One need not be Catholic to appreciate an insistence that God is essentially reasonable. If God's not, we're all in big trouble, for if God's character is not reasonable, then faith itself must be unreasonable, even irrational, never truly engendered by trustworthy persuasion but always imposed with the threat of violence. We see this most explicitly in the faith of religious terrorists, but the threat is more often implicit, especially when obscured through the manipulative cunning of some who would set their own subjective faith up as the objective standard by which to judge everyone else's. Not that I'm thinking of anyone in particular . . .

The Greek term for "faith," incidentally, is pistis, which has the following meanings in the New Testament (borrowed from the Blue Letter Bible):
1) conviction of the truth of anything, belief; in the NT of a conviction or belief respecting man's relationship to God and divine things, generally with the included idea of trust and holy fervour born of faith and joined with it

a) relating to God

1) the conviction that God exists and is the creator and ruler of all things, the provider and bestower of eternal salvation through Christ

b) relating to Christ

1) a strong and welcome conviction or belief that Jesus is the Messiah, through whom we obtain eternal salvation in the kingdom of God

c) the religious beliefs of Christians

d) belief with the predominate idea of trust (or confidence) whether in God or in Christ, springing from faith in the same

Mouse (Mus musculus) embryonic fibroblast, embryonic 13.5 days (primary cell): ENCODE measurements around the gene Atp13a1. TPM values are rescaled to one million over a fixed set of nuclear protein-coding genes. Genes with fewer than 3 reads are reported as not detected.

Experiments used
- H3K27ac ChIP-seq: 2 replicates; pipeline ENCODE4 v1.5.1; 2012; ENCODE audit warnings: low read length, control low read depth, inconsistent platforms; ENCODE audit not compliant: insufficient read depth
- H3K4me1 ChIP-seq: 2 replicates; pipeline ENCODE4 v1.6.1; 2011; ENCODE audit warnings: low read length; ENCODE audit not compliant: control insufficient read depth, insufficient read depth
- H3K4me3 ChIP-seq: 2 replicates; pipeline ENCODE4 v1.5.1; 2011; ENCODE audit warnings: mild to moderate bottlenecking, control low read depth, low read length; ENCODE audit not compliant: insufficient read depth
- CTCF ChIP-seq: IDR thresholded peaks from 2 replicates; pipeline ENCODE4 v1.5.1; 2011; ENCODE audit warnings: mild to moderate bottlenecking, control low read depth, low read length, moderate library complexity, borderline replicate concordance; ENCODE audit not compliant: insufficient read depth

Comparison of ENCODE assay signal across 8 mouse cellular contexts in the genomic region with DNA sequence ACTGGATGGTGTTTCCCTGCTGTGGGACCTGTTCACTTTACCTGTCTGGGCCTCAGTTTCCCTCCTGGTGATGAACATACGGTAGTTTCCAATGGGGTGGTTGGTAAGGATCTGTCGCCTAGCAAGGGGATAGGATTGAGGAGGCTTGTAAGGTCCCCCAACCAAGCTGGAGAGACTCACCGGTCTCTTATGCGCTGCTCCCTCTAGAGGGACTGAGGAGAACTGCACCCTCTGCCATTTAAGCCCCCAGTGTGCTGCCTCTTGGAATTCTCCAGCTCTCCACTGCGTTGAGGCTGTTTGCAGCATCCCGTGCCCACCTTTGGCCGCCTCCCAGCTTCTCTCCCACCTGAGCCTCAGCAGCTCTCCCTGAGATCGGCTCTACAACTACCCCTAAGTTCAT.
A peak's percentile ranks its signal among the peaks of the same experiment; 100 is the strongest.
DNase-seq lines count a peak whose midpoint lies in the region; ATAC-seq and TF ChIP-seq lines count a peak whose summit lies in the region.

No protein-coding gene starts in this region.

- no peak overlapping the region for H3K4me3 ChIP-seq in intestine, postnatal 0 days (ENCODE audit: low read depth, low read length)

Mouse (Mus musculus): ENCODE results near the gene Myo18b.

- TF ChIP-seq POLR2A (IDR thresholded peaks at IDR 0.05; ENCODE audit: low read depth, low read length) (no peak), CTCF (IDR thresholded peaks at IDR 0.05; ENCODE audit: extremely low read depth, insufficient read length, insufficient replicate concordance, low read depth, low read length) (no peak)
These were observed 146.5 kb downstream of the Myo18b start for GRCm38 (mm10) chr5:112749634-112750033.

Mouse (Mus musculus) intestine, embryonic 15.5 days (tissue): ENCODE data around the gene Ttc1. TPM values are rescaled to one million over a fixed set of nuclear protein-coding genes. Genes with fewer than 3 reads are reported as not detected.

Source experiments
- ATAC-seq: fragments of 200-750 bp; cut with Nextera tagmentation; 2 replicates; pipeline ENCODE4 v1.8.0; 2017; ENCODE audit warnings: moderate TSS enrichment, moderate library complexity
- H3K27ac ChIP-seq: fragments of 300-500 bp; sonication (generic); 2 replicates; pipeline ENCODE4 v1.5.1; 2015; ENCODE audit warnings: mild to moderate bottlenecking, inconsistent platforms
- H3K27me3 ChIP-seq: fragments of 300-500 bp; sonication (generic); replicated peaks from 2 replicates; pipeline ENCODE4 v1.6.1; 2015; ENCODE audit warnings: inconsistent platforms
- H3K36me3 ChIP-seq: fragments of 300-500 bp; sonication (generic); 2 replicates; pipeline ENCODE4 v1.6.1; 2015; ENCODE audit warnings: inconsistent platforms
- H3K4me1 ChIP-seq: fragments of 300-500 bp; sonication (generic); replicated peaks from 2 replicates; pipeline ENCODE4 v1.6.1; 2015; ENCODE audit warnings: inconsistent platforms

2) fidelity, faithfulness

a) the character of one who can be relied on
The correspondence of pistis to the Hebrew terms "'emeth," "'emuwn," and "'emuwnah," as well as to "amēn," is clear, though this Greek term seems to carry a good deal more theological content.

Just to satisfy curiosity, mine anyway, here's the etymology for the English word "faith," borrowed from the Online Etymological Dictionary:
mid-13c., "duty of fulfilling one's trust," from O.Fr. feid, from L. fides "trust, belief," from root of fidere "to trust," from PIE base *bhidh-/*bhoidh- (cf. Gk. pistis; see bid). For sense evolution, see belief. Theological sense is from late 14c.; religions called faiths since c.1300.
All of this is very interesting, I suppose, though I'd need to reflect on it a lot before I'd have anything interesting to write, but why did Frobisher say that faith has the craftiest doorman? We have to read the aphorism in its context:
"Faith, the least exclusive club on Earth, has the craftiest doorman. Every time I've stepped through its wide-open doorway, I find myself stepping out on the street again." (David Mitchell, "Letters from Zedelghem," Cloud Atlas: A Novel, page 75)
That sounds a bit like disappointment, but perhaps Mr. Frobisher is simply directed to where, deep down, he really wants to find himself, and the doorman's craft thus consists in recognizing this innermost desire, but you'll need to read the larger context, the entire "Letters from Zedelghem" story, to find out for sure.

After all, why trust me?